The concept is familiar to anyone who’s ever tried to launch a business, weather a downturn, master a sport or recover from injury. It's mental toughness—the discipline and tenacity to stick with an effort until a goal is achieved or a level of performance is reached. However, what about those times when it’s not just about endurance, when the challenge is to decide what’s fair and equitable?
According to Professor Brooke Vuckovic, developing that same resilience can help leaders build a decision-making skill set and determine the right thing to do in a difficult situation. She calls it moral toughness, and it can provide crucial guidance when navigating the kind of ethical labyrinth presented by the current pandemic—or any crisis.
“In a crisis, the short-term focus of moral leadership is the immediate demands of caring for their teams, their customers and their community,” said Vuckovic, who teaches in such Kellogg Executive Education programs as Leading for Impact within Family Enterprise, The Leader Within and the Enterprise Leadership Program, and who recently explored the issue of moral leadership in an earlier Executive Education article. “Over the long term, when the effects of crises persist for months or even years, and when new moral issues such as reckonings on racism or persistent and increasingly visible social-economic divides arise, leaders need a distinct set of skills to clarify and express their positions on these pressing issues. For a leader to say that “business is business” is not enough. The role of organizations in the overall health of the society are under the microscope.”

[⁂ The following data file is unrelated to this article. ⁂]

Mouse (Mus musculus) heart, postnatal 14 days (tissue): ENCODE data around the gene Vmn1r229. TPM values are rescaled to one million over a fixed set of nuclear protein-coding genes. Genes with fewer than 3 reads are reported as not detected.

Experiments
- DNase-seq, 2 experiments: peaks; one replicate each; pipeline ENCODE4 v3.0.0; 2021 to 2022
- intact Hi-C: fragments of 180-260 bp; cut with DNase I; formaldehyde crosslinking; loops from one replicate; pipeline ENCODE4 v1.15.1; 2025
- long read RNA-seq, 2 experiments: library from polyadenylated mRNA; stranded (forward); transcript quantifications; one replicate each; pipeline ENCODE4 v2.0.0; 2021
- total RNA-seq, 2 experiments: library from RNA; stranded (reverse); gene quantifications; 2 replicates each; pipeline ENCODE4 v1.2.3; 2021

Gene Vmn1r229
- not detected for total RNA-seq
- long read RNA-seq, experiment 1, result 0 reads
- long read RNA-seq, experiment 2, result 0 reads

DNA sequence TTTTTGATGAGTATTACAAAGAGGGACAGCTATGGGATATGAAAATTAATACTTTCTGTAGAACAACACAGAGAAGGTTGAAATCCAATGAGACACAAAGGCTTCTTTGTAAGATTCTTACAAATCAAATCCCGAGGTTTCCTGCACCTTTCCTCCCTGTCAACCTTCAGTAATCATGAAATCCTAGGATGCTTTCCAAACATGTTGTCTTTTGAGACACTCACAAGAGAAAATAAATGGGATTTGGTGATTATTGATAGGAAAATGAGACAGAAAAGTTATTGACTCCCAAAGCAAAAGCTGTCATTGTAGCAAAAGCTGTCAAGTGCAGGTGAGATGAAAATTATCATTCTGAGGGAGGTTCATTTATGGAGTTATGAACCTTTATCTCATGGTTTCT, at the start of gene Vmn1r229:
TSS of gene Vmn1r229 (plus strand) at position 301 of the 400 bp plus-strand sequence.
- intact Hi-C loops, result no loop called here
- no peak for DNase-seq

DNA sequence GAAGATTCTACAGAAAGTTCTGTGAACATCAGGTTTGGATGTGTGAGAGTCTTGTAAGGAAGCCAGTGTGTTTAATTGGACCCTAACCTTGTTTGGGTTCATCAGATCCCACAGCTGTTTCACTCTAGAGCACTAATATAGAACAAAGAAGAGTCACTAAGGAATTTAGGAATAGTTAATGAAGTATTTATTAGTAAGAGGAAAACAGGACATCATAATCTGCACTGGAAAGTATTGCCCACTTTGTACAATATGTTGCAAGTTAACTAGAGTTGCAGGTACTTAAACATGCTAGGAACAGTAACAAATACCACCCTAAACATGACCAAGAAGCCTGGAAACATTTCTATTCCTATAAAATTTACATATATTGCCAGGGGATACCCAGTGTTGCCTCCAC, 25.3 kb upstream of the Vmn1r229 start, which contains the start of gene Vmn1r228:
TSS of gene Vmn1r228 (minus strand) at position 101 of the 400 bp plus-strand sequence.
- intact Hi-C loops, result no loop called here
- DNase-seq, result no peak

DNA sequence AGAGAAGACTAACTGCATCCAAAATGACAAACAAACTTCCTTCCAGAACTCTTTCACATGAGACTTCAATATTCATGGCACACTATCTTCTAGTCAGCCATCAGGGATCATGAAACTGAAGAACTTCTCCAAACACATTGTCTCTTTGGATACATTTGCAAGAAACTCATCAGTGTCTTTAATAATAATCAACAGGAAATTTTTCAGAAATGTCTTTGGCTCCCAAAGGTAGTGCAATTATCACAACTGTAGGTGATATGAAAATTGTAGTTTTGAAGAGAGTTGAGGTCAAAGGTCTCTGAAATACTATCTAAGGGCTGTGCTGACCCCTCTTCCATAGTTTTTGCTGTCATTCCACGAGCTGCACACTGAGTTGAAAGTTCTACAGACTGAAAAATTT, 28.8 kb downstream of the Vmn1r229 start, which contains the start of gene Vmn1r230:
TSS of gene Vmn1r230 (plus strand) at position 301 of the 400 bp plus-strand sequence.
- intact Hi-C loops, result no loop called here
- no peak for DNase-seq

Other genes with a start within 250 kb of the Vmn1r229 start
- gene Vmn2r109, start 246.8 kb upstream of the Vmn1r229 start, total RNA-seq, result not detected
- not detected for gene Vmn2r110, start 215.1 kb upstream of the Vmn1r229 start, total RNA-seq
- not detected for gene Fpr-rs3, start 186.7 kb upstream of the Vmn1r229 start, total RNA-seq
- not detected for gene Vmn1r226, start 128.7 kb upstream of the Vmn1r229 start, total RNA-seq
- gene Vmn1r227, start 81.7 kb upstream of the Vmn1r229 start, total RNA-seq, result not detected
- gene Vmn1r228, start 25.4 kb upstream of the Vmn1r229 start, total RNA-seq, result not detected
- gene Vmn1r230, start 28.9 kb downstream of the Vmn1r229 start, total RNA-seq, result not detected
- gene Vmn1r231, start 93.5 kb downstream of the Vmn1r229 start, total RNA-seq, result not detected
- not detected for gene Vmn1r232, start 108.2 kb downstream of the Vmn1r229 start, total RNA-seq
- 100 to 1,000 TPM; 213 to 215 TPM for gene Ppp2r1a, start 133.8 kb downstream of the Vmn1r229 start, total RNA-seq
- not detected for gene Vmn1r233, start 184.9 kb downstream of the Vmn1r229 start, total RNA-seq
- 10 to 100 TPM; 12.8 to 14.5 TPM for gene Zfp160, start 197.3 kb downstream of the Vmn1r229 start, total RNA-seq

While such a role is normally under the purview of the C-suite, all leaders in a given organization must understand where potential crises may arise, and they need to have a grasp of where they stand on the issues so that they can face them, Vuckovic said. And they need to understand that they’re in it for the long haul.
How do leaders prepare for unknown moral challenges, especially when some of those challenges will be very complex? Vuckovic outlines four key areas which make up Moral Toughness:
Unfortunately, Vuckovic said, the vexing moral issues leaders face resist any and all “quick win” solutions. Instead, leaders must commit to building their moral toughness and resilience through devoted practice. “As is the case for our minds and bodies, our moral fiber expands our contracts according to how frequently we use it. As new challenges arise, practicing stability, fluidity, community and a long term mindset allows us to adapt and act with perhaps the highest measure of leadership over time: wisdom.”
Previously: Moral Leadership: What’s Important in the Midst of Crisis
|Dr. Brooke Vuckovic teaches leadership coaching to Kellogg's full-time MBA students and has co-developed coaching programs for multiple Executive Education programs. In addition to being the Academic Director for Leading for Impact within Family Enterprise, The Leader Within and the Enterprise Leadership Program. Dr. Vuckovic teaches in many of the leadership programs offered through Kellogg Executive Education and the Center for Nonprofit Management. Outside of Kellogg, Dr. Vuckovic has an executive coaching practice working with senior executives.|